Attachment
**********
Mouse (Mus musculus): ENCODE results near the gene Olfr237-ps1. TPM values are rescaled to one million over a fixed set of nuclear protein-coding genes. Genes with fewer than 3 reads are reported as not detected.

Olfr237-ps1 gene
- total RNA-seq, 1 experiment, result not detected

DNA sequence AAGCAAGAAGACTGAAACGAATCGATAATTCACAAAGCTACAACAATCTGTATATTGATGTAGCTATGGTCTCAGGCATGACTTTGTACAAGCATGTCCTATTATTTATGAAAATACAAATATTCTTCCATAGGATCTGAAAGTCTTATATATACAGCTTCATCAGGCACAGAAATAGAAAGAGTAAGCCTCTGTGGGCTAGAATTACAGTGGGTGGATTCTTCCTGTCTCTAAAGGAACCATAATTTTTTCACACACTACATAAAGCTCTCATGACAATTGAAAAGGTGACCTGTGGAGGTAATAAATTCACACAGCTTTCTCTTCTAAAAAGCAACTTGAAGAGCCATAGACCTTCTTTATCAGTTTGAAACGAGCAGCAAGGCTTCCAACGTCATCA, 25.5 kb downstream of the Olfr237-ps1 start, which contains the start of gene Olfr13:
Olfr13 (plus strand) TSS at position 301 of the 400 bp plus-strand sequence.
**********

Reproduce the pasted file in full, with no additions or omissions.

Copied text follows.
Mouse (Mus musculus): ENCODE results near the gene Olfr237-ps1. TPM values are rescaled to one million over a fixed set of nuclear protein-coding genes. Genes with fewer than 3 reads are reported as not detected.

Olfr237-ps1 gene
- total RNA-seq, 1 experiment, result not detected

DNA sequence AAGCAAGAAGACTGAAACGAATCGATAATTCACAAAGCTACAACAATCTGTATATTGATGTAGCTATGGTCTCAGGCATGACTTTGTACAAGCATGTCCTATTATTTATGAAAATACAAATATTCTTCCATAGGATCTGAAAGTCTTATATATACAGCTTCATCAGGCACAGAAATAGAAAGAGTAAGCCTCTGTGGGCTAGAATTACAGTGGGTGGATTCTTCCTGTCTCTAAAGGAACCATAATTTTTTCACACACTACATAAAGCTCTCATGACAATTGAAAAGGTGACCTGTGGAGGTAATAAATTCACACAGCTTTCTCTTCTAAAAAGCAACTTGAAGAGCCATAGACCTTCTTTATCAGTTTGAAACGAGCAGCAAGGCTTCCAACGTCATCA, 25.5 kb downstream of the Olfr237-ps1 start, which contains the start of gene Olfr13:
Olfr13 (plus strand) TSS at position 301 of the 400 bp plus-strand sequence.